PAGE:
Preparing to go in to hospital
This information will help you to prepare for a stay in hospital. You will feel more confident if you know that your home is secure and will be ready for you to recuperate, especially if you live on your own.
What you need to take
What not to take to hospital
Arrange for a friend or relative to keep in contact with you or visit you regularly when you return from hospital.
Taking time off work
Make sure you inform your employer about your circumstances and organise time off for your stay in hospital, as well as sufficient recovery time at home.
Check the provisions of your employment contract so that you are informed of how much of your time off work will be paid.
If after your operation or hospital stay you are able to work but feel more tired than usual, talk to your employer about the possibility of:
Prepare your home
Your mobility may be restricted once you return home. In order to make your return home easier, arrange your essential items – TV remote, radio, telephone, tissues and address book – so that they are easily accessible to where you will spend most of your time when you come out of hospital.
It is useful to have plenty of easy-to-prepare food, drinks and other essential items, like painkillers, in your home.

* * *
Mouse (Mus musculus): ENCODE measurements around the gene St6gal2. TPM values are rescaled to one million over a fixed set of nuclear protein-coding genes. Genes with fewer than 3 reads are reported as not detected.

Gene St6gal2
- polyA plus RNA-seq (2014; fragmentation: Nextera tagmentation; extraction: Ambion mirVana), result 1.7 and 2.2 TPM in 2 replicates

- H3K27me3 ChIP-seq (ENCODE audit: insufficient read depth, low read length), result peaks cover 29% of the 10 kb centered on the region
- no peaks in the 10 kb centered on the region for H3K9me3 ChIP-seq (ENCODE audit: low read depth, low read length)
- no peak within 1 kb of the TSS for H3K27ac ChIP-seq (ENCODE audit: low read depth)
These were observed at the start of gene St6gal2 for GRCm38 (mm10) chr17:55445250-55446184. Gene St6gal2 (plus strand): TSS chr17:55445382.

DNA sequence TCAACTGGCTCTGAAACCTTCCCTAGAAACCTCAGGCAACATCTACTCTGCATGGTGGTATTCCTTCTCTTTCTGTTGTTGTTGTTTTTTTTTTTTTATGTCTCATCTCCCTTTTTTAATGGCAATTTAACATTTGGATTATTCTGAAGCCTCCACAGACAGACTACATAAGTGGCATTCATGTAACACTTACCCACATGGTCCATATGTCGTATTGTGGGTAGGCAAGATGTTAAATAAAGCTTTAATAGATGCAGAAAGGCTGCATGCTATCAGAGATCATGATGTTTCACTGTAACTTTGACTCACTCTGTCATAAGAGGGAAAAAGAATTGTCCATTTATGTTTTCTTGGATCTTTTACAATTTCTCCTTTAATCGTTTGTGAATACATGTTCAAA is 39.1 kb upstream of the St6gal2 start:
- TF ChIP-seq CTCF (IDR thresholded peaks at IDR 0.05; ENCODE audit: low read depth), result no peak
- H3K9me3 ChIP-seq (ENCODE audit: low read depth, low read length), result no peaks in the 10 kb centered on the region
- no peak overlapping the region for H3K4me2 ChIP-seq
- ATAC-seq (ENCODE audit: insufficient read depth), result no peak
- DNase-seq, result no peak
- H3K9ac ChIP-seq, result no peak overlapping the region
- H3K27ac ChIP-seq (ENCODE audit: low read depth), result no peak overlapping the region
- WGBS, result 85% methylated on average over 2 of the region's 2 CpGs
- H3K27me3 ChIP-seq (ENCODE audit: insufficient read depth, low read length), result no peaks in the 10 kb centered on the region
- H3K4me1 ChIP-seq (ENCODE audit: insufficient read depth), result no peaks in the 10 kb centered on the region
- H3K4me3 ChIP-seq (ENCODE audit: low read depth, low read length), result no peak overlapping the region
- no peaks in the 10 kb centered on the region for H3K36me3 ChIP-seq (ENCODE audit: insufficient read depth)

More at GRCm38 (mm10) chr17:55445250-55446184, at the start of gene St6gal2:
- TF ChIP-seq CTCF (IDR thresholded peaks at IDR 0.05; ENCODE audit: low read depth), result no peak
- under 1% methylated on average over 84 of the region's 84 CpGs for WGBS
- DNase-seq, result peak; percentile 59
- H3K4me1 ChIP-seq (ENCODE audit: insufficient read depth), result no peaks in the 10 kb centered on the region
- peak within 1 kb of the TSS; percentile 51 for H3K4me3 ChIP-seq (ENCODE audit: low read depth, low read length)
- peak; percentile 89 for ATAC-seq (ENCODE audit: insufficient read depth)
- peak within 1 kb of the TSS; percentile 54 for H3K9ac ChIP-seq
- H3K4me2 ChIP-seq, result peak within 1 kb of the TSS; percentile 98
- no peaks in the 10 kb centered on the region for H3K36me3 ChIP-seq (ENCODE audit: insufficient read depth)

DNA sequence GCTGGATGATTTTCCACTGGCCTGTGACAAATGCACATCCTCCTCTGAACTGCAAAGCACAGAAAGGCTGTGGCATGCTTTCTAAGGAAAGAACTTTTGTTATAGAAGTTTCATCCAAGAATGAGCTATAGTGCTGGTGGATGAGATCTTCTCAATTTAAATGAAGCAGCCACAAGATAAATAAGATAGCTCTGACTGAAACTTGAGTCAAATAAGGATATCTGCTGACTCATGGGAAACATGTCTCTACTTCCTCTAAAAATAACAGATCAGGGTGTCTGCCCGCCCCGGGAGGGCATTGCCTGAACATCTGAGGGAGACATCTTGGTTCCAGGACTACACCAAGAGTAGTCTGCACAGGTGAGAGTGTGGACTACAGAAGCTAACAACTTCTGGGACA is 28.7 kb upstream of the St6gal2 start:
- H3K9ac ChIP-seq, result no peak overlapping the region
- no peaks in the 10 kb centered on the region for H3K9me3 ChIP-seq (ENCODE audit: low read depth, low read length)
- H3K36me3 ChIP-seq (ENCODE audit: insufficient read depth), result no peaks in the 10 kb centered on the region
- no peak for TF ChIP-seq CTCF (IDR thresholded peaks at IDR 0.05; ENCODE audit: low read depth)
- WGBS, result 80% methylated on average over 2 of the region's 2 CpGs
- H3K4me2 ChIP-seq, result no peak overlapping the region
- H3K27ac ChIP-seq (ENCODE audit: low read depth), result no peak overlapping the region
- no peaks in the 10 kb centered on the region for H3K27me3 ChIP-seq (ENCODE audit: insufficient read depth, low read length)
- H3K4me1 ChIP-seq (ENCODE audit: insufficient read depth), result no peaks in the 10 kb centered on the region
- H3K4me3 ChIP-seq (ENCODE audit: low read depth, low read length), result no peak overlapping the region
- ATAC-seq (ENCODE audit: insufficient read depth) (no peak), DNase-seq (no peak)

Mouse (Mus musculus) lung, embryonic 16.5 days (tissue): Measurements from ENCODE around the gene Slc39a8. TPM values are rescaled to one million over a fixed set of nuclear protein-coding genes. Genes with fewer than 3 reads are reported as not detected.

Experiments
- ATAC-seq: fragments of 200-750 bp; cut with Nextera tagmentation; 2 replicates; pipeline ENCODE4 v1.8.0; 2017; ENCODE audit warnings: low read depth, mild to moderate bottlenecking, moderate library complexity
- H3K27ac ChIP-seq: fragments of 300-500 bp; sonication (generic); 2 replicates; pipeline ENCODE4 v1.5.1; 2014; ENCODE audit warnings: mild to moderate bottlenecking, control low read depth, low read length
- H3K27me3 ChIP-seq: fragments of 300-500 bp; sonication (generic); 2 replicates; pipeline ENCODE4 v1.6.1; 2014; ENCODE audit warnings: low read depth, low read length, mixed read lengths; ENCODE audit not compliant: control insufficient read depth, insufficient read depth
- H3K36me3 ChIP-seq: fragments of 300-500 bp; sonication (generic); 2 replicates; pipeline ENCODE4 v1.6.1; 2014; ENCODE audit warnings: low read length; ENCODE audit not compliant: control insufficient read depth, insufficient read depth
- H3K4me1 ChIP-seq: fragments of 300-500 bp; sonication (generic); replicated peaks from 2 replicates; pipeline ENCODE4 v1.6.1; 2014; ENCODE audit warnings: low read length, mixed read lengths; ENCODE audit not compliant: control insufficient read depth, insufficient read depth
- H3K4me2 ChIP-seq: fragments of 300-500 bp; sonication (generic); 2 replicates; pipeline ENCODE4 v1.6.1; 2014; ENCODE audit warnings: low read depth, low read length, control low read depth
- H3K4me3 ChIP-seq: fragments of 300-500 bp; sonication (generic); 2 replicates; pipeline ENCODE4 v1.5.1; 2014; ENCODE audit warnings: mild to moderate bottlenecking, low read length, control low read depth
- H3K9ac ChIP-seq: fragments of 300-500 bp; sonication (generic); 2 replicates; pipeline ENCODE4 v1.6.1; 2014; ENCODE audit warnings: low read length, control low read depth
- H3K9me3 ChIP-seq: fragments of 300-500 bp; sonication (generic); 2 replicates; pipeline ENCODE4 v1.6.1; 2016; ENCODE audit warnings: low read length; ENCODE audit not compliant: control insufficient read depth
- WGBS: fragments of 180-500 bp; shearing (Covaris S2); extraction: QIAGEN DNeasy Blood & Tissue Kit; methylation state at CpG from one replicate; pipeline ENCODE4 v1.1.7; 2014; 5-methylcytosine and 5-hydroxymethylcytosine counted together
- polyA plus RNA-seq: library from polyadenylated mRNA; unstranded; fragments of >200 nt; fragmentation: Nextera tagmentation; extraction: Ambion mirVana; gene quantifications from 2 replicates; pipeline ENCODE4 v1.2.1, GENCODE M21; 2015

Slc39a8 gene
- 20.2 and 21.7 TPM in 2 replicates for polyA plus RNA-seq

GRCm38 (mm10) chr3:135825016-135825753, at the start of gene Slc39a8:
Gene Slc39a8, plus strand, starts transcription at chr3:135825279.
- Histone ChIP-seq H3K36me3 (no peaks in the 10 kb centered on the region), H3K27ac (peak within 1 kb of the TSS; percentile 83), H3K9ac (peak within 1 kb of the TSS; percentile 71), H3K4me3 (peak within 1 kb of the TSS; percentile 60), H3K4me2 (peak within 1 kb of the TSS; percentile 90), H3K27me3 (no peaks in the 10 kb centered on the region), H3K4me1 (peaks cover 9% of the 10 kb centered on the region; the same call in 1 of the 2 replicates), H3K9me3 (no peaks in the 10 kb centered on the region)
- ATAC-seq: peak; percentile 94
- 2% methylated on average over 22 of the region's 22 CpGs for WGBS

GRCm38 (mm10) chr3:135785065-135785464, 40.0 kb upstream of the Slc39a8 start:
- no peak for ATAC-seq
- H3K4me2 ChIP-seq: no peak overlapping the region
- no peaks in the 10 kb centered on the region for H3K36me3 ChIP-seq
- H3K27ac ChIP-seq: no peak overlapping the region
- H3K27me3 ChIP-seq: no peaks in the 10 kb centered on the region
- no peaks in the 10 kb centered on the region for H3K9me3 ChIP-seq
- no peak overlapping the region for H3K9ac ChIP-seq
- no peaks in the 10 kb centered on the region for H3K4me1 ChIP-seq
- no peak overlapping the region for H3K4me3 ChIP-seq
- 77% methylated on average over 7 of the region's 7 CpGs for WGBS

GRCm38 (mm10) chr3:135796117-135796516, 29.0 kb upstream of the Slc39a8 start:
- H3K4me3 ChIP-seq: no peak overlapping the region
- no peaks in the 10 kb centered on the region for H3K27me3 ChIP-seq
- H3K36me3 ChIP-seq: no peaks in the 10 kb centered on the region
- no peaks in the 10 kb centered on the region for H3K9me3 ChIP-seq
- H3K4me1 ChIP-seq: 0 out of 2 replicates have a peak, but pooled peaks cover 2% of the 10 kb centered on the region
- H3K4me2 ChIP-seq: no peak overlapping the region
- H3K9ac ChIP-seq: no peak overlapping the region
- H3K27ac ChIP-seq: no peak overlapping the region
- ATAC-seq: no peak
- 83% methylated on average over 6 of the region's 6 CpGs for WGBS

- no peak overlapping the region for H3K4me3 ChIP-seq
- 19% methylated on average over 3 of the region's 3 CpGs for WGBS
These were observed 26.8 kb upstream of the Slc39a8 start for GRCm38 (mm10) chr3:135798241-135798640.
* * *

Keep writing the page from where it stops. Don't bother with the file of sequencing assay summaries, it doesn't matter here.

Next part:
Travelling home from hospital
All patients need someone to take them home from hospital. Day surgery patients also need a responsible adult to care for them overnight.
Patients are responsible for making their own travel arrangements home. While an ambulance will transport you to hospital if you are sick or injured, they can only take a patient home who needs continued medical assistance, such as oxygen.
Make arrangements for someone to help you get home as soon as you know the date you will be leaving hospital.
Alternatively taxis are situated outside most major hospitals and some hospitals may have a bus service.
If you have a Community Services Card you may be able to get some assistance with travel and accommodation for treatment at a public hospital that is outside of your hometown, provided you have been given a referral to that hospital.
What if I have a compliment or concern about my hospital visit?
The Code of Health and Disability Services Consumers’ Rights includes the right to complain. If it is a matter occurring during the visit, staff may be able to rectify it for you immediately.
If it is a more serious complaint concerning the care you have received, then a written complaint should be sent to the hospital or to the Health and Disability Commissioner. Note that there are patient liaison officers, hospital volunteers and chaplains who are happy to talk to you about your experience and pass on advice.